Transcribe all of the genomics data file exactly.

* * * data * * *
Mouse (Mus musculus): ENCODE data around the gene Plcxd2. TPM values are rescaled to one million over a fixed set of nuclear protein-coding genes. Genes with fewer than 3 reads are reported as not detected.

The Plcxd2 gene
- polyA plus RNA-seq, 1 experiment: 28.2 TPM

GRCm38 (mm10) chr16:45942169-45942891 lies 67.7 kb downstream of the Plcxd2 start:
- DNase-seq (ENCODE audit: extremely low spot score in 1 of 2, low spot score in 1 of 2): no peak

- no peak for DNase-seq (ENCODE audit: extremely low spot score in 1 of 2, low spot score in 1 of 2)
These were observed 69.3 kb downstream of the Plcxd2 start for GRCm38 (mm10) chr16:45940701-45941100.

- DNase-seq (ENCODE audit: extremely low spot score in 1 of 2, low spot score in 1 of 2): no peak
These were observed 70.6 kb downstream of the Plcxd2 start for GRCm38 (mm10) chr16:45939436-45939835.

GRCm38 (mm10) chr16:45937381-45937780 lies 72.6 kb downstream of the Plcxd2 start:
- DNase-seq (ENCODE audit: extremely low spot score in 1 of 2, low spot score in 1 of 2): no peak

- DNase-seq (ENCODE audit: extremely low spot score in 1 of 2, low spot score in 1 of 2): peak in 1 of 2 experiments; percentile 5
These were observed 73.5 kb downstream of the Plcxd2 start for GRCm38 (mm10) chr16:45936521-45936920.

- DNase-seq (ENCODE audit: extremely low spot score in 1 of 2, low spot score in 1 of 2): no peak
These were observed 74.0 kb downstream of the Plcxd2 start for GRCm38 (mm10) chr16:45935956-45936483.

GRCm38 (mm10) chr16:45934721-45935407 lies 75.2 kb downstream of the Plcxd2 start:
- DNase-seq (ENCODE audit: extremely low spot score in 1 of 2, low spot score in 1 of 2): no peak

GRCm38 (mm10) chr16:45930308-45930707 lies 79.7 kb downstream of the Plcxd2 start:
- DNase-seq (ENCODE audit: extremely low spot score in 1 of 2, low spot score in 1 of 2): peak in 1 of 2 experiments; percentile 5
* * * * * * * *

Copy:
Mouse (Mus musculus): ENCODE data around the gene Plcxd2. TPM values are rescaled to one million over a fixed set of nuclear protein-coding genes. Genes with fewer than 3 reads are reported as not detected.

The Plcxd2 gene
- polyA plus RNA-seq, 1 experiment: 28.2 TPM

GRCm38 (mm10) chr16:45942169-45942891 lies 67.7 kb downstream of the Plcxd2 start:
- DNase-seq (ENCODE audit: extremely low spot score in 1 of 2, low spot score in 1 of 2): no peak

- no peak for DNase-seq (ENCODE audit: extremely low spot score in 1 of 2, low spot score in 1 of 2)
These were observed 69.3 kb downstream of the Plcxd2 start for GRCm38 (mm10) chr16:45940701-45941100.

- DNase-seq (ENCODE audit: extremely low spot score in 1 of 2, low spot score in 1 of 2): no peak
These were observed 70.6 kb downstream of the Plcxd2 start for GRCm38 (mm10) chr16:45939436-45939835.

GRCm38 (mm10) chr16:45937381-45937780 lies 72.6 kb downstream of the Plcxd2 start:
- DNase-seq (ENCODE audit: extremely low spot score in 1 of 2, low spot score in 1 of 2): no peak

- DNase-seq (ENCODE audit: extremely low spot score in 1 of 2, low spot score in 1 of 2): peak in 1 of 2 experiments; percentile 5
These were observed 73.5 kb downstream of the Plcxd2 start for GRCm38 (mm10) chr16:45936521-45936920.

- DNase-seq (ENCODE audit: extremely low spot score in 1 of 2, low spot score in 1 of 2): no peak
These were observed 74.0 kb downstream of the Plcxd2 start for GRCm38 (mm10) chr16:45935956-45936483.

GRCm38 (mm10) chr16:45934721-45935407 lies 75.2 kb downstream of the Plcxd2 start:
- DNase-seq (ENCODE audit: extremely low spot score in 1 of 2, low spot score in 1 of 2): no peak

GRCm38 (mm10) chr16:45930308-45930707 lies 79.7 kb downstream of the Plcxd2 start:
- DNase-seq (ENCODE audit: extremely low spot score in 1 of 2, low spot score in 1 of 2): peak in 1 of 2 experiments; percentile 5